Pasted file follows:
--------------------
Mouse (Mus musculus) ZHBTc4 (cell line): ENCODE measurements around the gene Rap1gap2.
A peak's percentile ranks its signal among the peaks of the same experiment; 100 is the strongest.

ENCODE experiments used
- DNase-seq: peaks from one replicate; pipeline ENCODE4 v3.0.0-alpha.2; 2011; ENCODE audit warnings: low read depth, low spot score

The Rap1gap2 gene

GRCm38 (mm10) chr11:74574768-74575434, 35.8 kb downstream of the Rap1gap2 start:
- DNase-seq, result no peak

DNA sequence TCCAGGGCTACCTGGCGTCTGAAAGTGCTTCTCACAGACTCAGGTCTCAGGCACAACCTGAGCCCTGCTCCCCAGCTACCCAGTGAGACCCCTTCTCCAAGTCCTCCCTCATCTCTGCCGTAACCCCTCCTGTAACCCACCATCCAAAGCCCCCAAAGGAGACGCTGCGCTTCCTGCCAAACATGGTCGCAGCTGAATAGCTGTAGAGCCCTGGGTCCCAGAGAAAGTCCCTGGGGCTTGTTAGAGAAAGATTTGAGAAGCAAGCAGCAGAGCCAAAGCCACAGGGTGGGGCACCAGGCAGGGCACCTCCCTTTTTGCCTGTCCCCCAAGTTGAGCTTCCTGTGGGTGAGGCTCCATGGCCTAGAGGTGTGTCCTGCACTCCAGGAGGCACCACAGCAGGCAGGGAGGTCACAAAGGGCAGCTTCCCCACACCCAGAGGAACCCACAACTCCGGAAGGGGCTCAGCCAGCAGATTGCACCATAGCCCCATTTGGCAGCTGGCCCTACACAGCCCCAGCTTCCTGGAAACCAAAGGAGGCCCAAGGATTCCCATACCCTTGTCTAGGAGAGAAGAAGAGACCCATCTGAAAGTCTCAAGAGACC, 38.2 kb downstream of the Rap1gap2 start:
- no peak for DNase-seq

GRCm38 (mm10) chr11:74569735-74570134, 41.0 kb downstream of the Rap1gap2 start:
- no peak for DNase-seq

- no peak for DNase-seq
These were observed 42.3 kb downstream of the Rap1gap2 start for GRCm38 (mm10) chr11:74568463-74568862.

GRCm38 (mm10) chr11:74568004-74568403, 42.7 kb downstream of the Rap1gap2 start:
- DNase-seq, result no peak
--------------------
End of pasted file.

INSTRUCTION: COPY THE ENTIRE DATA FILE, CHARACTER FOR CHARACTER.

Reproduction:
Mouse (Mus musculus) ZHBTc4 (cell line): ENCODE measurements around the gene Rap1gap2.
A peak's percentile ranks its signal among the peaks of the same experiment; 100 is the strongest.

ENCODE experiments used
- DNase-seq: peaks from one replicate; pipeline ENCODE4 v3.0.0-alpha.2; 2011; ENCODE audit warnings: low read depth, low spot score

The Rap1gap2 gene

GRCm38 (mm10) chr11:74574768-74575434, 35.8 kb downstream of the Rap1gap2 start:
- DNase-seq, result no peak

DNA sequence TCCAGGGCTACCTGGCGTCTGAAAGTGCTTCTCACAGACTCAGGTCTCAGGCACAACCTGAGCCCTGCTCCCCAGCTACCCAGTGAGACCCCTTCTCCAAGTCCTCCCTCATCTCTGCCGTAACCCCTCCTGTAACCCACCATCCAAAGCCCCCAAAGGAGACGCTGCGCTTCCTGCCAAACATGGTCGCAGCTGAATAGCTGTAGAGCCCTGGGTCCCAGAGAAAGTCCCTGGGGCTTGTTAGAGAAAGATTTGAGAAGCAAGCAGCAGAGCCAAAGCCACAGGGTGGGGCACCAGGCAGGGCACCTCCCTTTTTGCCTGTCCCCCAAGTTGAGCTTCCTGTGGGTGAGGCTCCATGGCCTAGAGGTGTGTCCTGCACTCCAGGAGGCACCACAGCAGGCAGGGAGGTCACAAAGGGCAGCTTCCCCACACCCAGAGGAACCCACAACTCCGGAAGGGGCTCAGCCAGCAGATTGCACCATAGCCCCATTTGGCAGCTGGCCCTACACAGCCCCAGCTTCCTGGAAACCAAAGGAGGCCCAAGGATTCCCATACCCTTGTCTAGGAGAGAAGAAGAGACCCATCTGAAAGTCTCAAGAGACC, 38.2 kb downstream of the Rap1gap2 start:
- no peak for DNase-seq

GRCm38 (mm10) chr11:74569735-74570134, 41.0 kb downstream of the Rap1gap2 start:
- no peak for DNase-seq

- no peak for DNase-seq
These were observed 42.3 kb downstream of the Rap1gap2 start for GRCm38 (mm10) chr11:74568463-74568862.

GRCm38 (mm10) chr11:74568004-74568403, 42.7 kb downstream of the Rap1gap2 start:
- DNase-seq, result no peak